W: Do you think there’s such a thing as a Canadian identity?

E: For sure, it’s a mish mash of everyone’s identity. We all contribute a little piece of ourselves and that ends up making Canada the cultural mosaic that makes its identity.


W: Is there anything you wish Canada did better?

E: The whitewashing of history. I feel that we should treat indigenous peoples as the original caretakers of the land instead of an inconvenience.


W: Is there anything that makes you proud to be Canadian?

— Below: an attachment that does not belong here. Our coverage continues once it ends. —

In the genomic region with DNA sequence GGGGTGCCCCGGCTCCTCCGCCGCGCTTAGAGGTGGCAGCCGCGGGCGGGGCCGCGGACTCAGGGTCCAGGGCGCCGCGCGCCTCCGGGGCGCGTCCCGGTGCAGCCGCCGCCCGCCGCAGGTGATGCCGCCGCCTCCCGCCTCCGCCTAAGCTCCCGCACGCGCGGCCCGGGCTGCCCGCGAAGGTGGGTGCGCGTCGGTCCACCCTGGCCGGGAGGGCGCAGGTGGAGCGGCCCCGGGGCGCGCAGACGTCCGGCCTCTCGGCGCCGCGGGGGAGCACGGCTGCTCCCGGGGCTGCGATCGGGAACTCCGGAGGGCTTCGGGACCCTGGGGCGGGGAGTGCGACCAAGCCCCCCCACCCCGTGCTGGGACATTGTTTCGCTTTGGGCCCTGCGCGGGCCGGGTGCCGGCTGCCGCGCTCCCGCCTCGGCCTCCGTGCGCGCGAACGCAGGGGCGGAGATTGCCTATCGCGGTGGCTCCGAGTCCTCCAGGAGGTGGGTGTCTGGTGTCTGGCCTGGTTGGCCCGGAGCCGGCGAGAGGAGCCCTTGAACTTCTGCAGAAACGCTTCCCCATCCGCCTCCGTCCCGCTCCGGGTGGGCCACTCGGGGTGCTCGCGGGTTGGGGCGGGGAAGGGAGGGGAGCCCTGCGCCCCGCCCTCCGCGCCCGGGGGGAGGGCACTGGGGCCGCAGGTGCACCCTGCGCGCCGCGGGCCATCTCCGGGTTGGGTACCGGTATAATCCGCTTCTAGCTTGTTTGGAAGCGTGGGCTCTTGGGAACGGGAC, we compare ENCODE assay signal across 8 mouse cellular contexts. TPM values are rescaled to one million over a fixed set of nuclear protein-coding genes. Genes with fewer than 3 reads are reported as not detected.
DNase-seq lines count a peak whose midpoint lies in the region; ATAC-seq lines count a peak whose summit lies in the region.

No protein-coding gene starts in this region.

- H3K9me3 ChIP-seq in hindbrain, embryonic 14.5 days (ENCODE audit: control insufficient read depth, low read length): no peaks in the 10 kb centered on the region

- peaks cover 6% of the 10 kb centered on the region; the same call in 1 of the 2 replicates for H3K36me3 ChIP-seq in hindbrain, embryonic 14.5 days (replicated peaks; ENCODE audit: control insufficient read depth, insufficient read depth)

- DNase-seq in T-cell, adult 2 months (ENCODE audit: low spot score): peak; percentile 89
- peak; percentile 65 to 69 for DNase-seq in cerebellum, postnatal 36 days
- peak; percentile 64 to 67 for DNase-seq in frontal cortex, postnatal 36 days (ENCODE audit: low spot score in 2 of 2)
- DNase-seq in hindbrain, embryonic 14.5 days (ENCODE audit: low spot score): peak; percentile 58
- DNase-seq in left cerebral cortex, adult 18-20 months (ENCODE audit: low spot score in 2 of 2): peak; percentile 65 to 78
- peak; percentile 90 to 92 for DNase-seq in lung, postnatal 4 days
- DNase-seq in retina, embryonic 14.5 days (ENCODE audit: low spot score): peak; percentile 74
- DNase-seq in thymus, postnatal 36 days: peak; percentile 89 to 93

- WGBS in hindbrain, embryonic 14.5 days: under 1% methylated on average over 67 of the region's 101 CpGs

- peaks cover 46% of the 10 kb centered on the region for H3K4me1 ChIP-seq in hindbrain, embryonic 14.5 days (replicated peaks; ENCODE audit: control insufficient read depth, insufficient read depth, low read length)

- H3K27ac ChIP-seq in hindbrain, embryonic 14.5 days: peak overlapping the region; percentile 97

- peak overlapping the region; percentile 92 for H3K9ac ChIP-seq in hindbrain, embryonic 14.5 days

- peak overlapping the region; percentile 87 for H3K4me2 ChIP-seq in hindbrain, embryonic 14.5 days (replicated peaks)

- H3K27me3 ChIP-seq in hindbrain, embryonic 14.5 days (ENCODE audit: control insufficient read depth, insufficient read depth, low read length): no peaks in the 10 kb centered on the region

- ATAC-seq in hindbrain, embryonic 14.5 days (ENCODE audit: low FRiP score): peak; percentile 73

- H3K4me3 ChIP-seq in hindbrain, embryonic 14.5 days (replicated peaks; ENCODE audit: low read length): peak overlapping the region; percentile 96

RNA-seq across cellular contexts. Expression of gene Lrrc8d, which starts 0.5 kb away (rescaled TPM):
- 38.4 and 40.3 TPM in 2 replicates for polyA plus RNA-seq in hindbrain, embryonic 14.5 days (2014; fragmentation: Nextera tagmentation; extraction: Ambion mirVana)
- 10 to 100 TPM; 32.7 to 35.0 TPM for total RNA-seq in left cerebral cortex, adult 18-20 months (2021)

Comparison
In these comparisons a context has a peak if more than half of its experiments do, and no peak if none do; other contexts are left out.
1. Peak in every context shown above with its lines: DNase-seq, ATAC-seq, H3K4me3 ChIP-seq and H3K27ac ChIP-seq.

E: Most of the time I can feel safe. There’s definitely some problems still, but there’s no wars or conflicts. I never have to worry about my next meal. It’s something I constantly have to check my privilege about, it’s refreshing.


W: What’s your fondest memory of winter?

E: When I was 4 years old I was outside with my older brother building a snowman. There was a lot of snow that year. We got absolutely soaked and my mom called us inside. We stripped out of our winter gear and she had some hot chocolate ready for us with marshmallows. It was a special occasion thing.


W: How would you describe the Canadian landscape?

E: Dayuuum gurl.